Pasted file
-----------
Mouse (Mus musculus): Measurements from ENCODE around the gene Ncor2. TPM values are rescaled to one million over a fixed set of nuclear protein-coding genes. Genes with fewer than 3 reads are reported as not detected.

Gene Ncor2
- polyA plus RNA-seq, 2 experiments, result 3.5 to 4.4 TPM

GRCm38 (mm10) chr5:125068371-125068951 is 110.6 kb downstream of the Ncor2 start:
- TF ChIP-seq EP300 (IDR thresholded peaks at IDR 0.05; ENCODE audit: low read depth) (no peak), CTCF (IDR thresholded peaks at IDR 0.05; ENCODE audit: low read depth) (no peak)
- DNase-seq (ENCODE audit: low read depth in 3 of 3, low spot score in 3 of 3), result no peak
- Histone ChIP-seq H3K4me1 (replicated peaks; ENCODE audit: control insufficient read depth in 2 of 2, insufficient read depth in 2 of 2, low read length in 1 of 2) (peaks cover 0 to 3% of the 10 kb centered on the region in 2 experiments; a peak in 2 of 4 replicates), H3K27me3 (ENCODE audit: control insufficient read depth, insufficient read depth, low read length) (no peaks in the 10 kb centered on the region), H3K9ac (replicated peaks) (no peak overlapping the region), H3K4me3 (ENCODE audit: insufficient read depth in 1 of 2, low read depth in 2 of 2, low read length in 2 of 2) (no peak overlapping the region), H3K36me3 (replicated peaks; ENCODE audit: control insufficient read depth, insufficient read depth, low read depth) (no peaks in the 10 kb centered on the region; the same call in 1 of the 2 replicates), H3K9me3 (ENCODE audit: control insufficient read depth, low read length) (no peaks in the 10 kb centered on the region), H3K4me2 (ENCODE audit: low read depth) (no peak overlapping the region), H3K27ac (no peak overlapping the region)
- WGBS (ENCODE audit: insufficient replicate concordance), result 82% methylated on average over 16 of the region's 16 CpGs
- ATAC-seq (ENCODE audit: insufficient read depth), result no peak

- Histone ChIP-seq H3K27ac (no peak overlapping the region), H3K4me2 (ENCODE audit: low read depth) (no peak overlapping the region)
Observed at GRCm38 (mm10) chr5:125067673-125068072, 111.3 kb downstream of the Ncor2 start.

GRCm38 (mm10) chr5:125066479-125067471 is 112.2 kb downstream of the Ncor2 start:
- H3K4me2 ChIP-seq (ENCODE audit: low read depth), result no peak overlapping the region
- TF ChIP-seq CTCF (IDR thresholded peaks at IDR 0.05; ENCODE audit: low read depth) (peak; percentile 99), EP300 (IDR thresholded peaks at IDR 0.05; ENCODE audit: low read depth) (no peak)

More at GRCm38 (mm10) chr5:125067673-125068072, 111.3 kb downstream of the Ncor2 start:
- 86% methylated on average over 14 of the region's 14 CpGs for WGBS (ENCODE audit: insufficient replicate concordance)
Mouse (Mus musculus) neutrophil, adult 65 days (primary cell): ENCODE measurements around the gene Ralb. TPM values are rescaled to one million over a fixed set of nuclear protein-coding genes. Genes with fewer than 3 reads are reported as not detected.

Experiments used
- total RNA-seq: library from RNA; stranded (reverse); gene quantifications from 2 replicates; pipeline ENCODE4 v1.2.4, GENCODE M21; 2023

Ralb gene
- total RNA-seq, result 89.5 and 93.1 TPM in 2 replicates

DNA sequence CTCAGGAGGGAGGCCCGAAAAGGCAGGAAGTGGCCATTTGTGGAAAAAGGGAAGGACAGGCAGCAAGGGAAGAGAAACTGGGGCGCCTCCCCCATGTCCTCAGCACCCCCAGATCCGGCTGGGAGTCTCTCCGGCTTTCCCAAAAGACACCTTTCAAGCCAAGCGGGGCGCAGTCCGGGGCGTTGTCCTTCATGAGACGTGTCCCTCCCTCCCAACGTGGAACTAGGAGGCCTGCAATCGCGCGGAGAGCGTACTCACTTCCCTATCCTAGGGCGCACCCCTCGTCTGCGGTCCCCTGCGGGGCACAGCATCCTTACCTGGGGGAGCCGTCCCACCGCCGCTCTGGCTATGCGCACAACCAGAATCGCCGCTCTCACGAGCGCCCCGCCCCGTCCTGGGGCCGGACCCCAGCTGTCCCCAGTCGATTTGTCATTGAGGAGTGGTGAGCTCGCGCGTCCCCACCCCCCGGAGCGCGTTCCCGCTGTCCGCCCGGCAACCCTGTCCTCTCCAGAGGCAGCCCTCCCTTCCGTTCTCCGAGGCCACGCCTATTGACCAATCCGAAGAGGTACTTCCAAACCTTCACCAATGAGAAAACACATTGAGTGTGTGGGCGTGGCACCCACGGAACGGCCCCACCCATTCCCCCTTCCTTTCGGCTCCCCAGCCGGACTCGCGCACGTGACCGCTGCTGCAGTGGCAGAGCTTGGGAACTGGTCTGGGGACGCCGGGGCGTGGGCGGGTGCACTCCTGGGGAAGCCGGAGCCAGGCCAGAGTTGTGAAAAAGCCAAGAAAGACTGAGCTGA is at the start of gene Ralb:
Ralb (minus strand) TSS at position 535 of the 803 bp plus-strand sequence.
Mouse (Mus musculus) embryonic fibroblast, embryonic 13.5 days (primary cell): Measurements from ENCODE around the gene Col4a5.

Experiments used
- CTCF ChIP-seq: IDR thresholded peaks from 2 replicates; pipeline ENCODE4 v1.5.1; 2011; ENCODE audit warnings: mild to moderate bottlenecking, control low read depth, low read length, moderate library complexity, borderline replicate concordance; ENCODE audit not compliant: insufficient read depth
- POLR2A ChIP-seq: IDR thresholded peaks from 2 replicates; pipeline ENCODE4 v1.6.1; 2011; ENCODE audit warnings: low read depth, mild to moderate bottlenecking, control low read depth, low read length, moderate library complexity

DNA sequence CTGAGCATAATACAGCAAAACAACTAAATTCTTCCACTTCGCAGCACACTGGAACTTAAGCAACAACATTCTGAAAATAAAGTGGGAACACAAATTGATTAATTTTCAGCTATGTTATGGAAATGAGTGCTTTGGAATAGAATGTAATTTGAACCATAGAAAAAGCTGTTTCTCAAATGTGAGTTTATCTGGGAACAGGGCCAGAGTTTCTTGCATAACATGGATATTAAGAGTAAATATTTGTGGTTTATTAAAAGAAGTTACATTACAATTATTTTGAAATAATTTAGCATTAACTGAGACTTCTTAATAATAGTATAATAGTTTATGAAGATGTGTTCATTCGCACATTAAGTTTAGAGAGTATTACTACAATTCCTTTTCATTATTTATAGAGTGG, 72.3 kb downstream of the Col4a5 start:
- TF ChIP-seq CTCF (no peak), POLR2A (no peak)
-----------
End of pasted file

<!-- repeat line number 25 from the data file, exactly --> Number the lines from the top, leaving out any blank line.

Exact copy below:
Experiments used